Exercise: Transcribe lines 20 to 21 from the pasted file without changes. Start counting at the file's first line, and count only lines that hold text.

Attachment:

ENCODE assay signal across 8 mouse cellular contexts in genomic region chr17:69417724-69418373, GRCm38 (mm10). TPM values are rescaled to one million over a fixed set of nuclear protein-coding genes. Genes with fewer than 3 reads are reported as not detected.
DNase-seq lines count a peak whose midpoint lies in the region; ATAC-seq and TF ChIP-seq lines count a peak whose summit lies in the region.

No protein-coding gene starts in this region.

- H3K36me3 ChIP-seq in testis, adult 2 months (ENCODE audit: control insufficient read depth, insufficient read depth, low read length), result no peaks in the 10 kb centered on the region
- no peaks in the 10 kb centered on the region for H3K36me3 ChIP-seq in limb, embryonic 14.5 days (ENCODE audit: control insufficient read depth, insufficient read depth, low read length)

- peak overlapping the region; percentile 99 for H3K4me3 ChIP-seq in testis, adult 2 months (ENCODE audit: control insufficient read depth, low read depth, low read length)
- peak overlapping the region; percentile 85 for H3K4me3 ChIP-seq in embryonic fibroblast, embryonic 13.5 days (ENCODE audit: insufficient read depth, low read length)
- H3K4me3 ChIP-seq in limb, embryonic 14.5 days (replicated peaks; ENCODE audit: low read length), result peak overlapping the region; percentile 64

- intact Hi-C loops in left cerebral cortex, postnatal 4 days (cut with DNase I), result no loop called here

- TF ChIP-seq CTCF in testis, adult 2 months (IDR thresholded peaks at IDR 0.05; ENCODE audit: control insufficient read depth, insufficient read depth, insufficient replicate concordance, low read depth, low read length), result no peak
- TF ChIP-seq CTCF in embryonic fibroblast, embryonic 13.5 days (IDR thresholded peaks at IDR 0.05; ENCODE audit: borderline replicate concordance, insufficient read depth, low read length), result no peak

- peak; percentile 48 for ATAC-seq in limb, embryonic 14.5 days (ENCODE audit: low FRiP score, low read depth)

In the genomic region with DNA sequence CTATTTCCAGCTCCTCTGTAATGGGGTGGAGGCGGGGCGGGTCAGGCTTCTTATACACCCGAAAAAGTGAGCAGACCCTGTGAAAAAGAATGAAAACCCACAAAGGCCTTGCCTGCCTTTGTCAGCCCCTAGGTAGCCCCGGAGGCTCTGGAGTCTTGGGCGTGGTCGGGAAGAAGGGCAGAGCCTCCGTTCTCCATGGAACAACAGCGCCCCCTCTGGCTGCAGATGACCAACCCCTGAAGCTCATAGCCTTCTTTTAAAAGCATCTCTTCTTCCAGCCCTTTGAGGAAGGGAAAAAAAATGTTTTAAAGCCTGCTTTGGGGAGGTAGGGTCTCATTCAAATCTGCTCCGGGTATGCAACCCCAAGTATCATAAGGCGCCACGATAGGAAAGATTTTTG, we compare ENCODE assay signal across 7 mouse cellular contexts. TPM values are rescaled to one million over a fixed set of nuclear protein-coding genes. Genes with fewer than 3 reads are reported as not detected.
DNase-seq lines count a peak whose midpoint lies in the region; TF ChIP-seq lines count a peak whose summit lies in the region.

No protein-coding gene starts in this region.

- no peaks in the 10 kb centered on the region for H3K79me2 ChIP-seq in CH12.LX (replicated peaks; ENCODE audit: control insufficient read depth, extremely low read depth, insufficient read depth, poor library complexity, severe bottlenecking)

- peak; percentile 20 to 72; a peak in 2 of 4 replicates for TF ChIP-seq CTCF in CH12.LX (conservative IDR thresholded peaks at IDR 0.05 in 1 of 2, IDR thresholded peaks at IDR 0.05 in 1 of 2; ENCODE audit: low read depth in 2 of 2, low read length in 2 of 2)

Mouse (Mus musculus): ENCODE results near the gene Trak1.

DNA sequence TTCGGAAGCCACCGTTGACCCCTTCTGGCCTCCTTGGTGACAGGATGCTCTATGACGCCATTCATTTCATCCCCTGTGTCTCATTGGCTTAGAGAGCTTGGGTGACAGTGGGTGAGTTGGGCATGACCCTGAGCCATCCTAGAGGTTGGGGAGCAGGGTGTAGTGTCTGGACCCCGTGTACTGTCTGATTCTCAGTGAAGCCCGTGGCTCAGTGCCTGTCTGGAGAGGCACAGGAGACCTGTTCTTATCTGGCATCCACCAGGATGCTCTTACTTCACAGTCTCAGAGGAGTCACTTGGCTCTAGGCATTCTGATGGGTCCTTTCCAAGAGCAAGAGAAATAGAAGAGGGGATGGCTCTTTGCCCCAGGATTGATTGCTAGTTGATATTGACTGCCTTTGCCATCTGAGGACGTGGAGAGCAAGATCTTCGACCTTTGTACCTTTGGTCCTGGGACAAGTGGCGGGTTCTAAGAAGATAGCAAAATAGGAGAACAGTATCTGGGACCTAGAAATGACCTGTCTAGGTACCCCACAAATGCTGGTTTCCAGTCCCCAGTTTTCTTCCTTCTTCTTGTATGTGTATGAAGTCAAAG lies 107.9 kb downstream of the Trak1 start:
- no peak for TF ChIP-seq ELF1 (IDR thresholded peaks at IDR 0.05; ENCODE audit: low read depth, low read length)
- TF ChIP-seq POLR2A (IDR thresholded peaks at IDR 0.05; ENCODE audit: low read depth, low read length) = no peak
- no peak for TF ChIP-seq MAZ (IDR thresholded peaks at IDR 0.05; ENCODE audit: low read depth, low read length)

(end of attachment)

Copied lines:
- no peak for TF ChIP-seq ELF1 (IDR thresholded peaks at IDR 0.05; ENCODE audit: low read depth, low read length)
- TF ChIP-seq POLR2A (IDR thresholded peaks at IDR 0.05; ENCODE audit: low read depth, low read length) = no peak